Thursday, January 19, 2012

A mat work counter: How NOT to lose by a triangle choke (sankaku)

Getting pinned or choked with a triangle (sankaku time) has got to be one of the stupidest things that happens to people in judo. You hide like a turtle in a shell and let someone sit on your head. In what alternate reality is this a good strategy in a fight? Yet, people do it all the time and lose this way all the time.

Many matches are won by a technique called a sankaku jime in judo and reverse triangle in mixed martial arts and jiu-jitsu. The top player uses a figure four to trap one arm and choke the opponent with his or her legs, leaving both hands free to either hold the  trap the opposite arm for a better pin or attempt an arm lock. It is a bad position for the player on the bottom.  However ... if you are ready when the technique begins, you can launch a surprise attack counter, as shown ....

You don't want THIS, do you?  

Step 1: The opponent puts a knee into your shoulder and hooks your arm with the other leg.

Really, really important for this technique to work  --- as your opponent steps in, you are going to put the back of your hand against the knee. Your other hand is cupping the heel. You are not grabbing either leg. You want your opponent to be lulled into a sense of security. Your opponent almost has the figure four sunk in. “Almost” is a really, really important word in that sentence. With the figure four almost sunk in and you not having a grip anywhere, the opponent feels confident, she rolls to her side expecting to lock in the pin and choke as she rolls over.

Step 2: Put one hand against the opponent’s knee and the other cupping the heel.

Step 3: As your opponent rolls, spread your hands apart as far as they can go. This ends up with your opponent lying on his or her back with legs spread wide apart. Not a very defensible position. (Note: When you are resisting, the person who is applying sankaku is going to pull harder to roll you. The harder they pull, the easier it is going to be for you to roll fast right up into the opponent.)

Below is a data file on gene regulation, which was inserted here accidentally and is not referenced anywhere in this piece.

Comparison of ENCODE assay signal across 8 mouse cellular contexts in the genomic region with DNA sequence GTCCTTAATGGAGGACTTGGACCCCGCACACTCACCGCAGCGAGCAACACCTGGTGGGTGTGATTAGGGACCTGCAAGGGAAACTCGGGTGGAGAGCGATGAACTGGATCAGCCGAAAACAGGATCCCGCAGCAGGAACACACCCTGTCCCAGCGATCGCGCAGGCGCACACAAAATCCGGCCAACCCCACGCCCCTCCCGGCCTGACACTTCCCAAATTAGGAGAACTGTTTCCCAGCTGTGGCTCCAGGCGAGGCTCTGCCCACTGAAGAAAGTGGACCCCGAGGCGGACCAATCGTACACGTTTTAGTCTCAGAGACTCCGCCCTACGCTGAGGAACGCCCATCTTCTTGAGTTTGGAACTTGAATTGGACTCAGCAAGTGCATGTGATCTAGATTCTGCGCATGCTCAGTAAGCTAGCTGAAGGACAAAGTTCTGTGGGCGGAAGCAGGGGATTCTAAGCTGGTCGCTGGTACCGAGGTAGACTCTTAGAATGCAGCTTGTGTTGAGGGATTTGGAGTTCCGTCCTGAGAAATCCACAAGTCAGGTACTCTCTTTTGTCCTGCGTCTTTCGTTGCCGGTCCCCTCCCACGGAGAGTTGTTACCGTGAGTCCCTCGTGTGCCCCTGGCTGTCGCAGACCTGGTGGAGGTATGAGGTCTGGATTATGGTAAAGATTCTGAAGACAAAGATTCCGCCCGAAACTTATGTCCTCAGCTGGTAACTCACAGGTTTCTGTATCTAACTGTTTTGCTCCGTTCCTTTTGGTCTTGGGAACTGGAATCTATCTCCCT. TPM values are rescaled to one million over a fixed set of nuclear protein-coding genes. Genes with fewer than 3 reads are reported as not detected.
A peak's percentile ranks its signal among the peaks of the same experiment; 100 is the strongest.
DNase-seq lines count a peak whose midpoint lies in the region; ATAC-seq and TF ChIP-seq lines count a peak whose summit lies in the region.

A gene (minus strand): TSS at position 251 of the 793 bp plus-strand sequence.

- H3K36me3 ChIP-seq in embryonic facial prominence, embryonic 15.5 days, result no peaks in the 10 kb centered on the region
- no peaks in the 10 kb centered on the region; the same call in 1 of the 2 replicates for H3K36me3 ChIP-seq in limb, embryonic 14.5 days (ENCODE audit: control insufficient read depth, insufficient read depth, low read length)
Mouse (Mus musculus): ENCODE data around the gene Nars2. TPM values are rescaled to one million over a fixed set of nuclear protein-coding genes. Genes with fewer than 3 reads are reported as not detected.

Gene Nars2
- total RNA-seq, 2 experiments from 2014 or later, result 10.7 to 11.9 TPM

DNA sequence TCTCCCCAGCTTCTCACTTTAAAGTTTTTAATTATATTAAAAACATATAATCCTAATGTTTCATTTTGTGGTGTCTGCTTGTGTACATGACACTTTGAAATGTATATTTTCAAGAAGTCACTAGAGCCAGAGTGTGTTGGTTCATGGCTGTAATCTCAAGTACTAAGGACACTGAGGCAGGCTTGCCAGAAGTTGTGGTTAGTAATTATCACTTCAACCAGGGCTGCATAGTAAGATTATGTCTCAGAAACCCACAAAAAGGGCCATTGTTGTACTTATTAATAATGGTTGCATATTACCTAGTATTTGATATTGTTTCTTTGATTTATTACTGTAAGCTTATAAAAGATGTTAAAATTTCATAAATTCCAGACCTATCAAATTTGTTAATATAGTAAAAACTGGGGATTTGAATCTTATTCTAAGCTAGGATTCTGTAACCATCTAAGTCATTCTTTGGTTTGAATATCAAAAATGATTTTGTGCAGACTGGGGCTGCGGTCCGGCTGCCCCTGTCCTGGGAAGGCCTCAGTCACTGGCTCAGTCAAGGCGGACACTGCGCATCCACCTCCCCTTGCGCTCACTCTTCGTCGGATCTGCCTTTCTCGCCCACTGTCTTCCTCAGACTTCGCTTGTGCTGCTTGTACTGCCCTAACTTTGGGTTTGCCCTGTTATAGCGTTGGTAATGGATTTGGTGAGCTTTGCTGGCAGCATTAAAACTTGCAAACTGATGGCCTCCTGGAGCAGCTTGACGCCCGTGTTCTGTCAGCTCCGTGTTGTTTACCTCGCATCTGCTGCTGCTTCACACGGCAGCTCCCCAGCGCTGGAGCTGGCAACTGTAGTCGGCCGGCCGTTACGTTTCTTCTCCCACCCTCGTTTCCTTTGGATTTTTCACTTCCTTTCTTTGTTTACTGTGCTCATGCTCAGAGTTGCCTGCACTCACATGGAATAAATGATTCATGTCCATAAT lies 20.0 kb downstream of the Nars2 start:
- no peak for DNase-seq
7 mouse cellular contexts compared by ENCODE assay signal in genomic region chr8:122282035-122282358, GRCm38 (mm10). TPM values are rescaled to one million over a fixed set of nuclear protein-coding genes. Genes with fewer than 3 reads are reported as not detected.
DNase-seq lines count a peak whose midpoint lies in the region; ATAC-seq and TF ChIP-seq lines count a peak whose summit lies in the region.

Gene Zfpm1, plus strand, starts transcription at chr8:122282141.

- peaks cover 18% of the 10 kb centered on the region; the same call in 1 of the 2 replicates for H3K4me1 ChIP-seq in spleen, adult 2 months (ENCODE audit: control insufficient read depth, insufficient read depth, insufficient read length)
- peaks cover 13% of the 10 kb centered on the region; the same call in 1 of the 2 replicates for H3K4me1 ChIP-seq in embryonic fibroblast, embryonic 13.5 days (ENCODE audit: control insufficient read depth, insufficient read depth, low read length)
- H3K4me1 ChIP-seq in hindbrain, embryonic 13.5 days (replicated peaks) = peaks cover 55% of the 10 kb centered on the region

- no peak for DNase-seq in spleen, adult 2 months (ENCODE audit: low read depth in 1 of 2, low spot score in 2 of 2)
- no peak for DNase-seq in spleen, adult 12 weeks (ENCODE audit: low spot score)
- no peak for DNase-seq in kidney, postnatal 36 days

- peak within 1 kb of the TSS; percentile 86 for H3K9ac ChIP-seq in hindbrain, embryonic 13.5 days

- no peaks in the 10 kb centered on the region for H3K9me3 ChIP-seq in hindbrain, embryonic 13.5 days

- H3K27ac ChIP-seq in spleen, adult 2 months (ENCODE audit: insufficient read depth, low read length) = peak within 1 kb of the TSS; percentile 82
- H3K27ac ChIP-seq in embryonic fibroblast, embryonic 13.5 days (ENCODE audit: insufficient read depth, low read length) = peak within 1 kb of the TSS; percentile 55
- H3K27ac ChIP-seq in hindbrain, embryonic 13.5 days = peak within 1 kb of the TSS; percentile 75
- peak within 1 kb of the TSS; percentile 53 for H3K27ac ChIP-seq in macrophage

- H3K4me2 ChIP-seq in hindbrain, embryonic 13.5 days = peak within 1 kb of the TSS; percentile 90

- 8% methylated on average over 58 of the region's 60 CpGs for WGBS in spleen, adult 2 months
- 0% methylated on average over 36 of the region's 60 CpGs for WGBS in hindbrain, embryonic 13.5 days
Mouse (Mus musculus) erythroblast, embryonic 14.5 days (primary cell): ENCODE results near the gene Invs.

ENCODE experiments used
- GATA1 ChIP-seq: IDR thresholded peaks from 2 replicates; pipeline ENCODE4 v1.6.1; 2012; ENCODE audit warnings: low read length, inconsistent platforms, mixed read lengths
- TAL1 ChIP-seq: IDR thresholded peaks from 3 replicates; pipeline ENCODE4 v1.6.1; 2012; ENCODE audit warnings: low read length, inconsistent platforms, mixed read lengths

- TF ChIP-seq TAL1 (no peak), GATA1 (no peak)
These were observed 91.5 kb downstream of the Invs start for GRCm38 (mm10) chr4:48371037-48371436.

Step 4:  Continue the direction of the roll so that you are laying on your stomach, with one hand under your opponent’s neck grabbing the collar and the one that was on the knee slide underneath grabbing the leg.

There! Now that’s a much nicer position for you, isn’t it?


Sylver said...

Nice! Thanks. Will try this one next practice.


Anonymous said...

So helpful--I can't believe no ones ever mentioned it to me before--thank you!

Anonymous said...

I showed my Sensei the counter today and in all of his 20 plus years he has never seen it. A simple effective counter. Keep em coming!


Dr. AnnMaria said...

Your sensei is a gem (I'm guessing you already know that). The ones who don't pretend to know it all are the best instructors because they are the ones who keep learning. You're lucky you ended up with someone like that.

Loren said...

I remember this! I can just never remember how to get the triangle to drill the defense!